The present study was carried out to evaluate the antidiabetic effect ofRheumemodi rhizome extract and to study the activities of hexokinase, aldolase and phosphoglucoisomerase, and gluconeogenic enzymes such as glucose-6- phosphatase and fructose -1,6-diphosphatase in liver and kidney of normal and alloxaninduceddiabeticrats. Oral administration of 75 % ethanolic extract of R. emodi (250 mg/kg body weight) for 30 days, resulted in decrease in the activities of glucose-6-phosphatase, fructose-1,6-disphosphatase, aldolase and an increase in the activityof phosphoglucoisomerase and hexokinase in tissues. The study clearly shows that the R.emodi possesses antidiabeticactivity.
The HbA1C level was found to be 9.73 in disease control, and it has been reduced to 6.86 and 5.71 in lower and higher dose of SPHAG treated groups respectively. The other biochemical parameters like renal function tests including urea and creatinine, liver function tests including SGOT, SGPT, and lipid profile parameters had shown that two to three fold elevated level in disease control group (Table 2). There was significant reduction of these levels in the SPHAG treated groups. Thus the overall study demonstrated that the polyherbal formulation SPHAG is having significant hypoglycaemic activityinalloxaninduceddiabeticrats.
glycemic levels under to 31 days. Contradictorily, several authors demonstrated hypoglycemic effect of Bauhinia species extract or fraction. In addition, some species even has showed insulin mimetic properties and hypoglycemic action, for example B. variegata (Silva et al. 2002, Pepato et al. 2004, Lino et al. 2004, Frankish et al. 2010). Rozza et al. (2015) verified that Bauhinia holophylla hydroalcoholic extract (150 mg/Kg) enhanced glutathione peroxidase (GSH-Px) and glutathione reductase (GR) activities and the reduced glutathione (GSH) level, suggesting an antioxidant activity from B. holophylla. In our study, B. holophylla treatment did not interfere in blood glucose levels of the diabetic and it causes no hypoglycemia in non-diabeticrats. This might be justified due to administered dose, extraction method, short treatment period, and the sensitivity difference among the plants used and the animals tested (Campos et al. 2009), which would prevent the effective action by the plant extract. Another variable to consider is the type of diabetes studied. Streptozotocin is known to reproduce the severe diabetes (glycemia above 300 mg/dL), and the plant extract could be more efficient treating individuals with a moderate diabetes (glycemia between 120 and 300 mg/dL). Previous studies testing plant extracts confirmed that animals with severe diabetes also presented no antidiabetic effect (Volpato et al. 2007, 2008, 2011).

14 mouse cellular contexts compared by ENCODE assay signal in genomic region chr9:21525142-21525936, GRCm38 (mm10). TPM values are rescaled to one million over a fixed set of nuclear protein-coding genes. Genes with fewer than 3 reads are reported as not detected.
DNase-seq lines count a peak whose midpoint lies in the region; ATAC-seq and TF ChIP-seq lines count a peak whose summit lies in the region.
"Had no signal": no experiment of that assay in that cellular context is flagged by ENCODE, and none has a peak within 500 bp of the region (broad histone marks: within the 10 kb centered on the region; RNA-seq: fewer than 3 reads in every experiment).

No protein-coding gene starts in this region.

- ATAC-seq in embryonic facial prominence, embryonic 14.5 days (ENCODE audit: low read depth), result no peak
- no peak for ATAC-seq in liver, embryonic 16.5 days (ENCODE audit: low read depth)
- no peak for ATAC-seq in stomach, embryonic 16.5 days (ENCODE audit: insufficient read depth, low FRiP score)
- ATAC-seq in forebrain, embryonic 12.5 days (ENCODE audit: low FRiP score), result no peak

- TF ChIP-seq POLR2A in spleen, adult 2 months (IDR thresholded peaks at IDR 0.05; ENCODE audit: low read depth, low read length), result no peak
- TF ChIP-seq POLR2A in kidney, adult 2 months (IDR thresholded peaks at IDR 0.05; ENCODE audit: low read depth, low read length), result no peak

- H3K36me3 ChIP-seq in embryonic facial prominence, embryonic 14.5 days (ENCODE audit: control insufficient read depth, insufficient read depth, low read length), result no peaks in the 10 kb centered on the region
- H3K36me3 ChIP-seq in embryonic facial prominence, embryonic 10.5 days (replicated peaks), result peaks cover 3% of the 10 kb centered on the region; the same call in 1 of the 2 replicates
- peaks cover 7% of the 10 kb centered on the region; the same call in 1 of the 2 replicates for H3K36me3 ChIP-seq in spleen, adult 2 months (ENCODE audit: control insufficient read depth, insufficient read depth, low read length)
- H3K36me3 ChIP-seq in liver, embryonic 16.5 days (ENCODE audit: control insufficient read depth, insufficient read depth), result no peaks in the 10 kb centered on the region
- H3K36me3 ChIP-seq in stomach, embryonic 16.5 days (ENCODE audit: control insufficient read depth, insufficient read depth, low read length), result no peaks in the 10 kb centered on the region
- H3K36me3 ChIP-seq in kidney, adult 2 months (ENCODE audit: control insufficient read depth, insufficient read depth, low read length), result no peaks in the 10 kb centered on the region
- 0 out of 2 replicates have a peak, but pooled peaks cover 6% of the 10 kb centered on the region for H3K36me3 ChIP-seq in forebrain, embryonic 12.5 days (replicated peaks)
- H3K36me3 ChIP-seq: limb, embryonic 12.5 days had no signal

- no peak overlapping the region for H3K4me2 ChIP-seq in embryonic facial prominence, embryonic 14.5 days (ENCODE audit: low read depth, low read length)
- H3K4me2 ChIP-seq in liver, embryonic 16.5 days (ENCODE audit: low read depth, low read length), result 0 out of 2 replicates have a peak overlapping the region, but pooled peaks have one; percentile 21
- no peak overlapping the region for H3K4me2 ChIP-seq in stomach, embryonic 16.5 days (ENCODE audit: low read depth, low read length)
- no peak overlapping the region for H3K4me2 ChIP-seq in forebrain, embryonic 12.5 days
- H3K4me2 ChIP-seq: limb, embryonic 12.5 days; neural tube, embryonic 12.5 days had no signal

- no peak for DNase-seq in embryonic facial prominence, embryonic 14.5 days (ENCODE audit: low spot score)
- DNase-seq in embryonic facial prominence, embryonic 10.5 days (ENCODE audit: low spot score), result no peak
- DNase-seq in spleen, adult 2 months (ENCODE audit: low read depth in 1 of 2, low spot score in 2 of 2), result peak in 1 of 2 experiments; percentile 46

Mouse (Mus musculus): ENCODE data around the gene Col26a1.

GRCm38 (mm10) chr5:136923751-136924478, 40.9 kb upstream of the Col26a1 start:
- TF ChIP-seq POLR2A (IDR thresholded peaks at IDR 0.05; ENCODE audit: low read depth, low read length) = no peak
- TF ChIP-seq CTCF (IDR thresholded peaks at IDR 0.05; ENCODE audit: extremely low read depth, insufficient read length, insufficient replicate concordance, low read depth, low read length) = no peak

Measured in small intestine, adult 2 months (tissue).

generates reactive oxygen species (ROS) in a cyclic reaction with its reduction product, dialuric acid. The beta cell toxic action ofalloxan is initiated by free radicals formed in this redox reaction. One study suggests that alloxan does not cause diabetes in humans 18-20 .The antioxidant enzymes which are the defence systems of the body which protect the cell membrane and other cellular constituents against oxidative damage by free radical Species (ROS) 21 . Decreased serum concentration of total antioxidant enzymes inalloxan treated diabeticrats were observed due to their utilization during inhibition or destruction of free radical species which also indicates an imbalanced ROS production and antioxidant scavenging systems. Marsilea minuta Linn shows significant antidiabeticactivity when compared with standard drug Glibenclamide. Reports of earlier studies suggested that various plants was proved to possessing wide variety of natural antioxidant constituents such as tannins, saponoids, alkaloids, flavonoids, phenolic acids and poly phenols etc. which enhances free radical scavenging activities and responsible to ameliorate change in antioxidant enzymes which may be helpful for treatment ofdiabetic related complications. The qualitative phytochemical analysis on the ethanolic leaf extract of Marsilea minuta Linn shows the presence of flavonoids. Flavonoids constituent of plant possess antioxidant 22 and Antidiabetic properties. The present study suggests that ethanolic leaf extract of Marsilea minuta Linn have significant Antidiabeticactivity.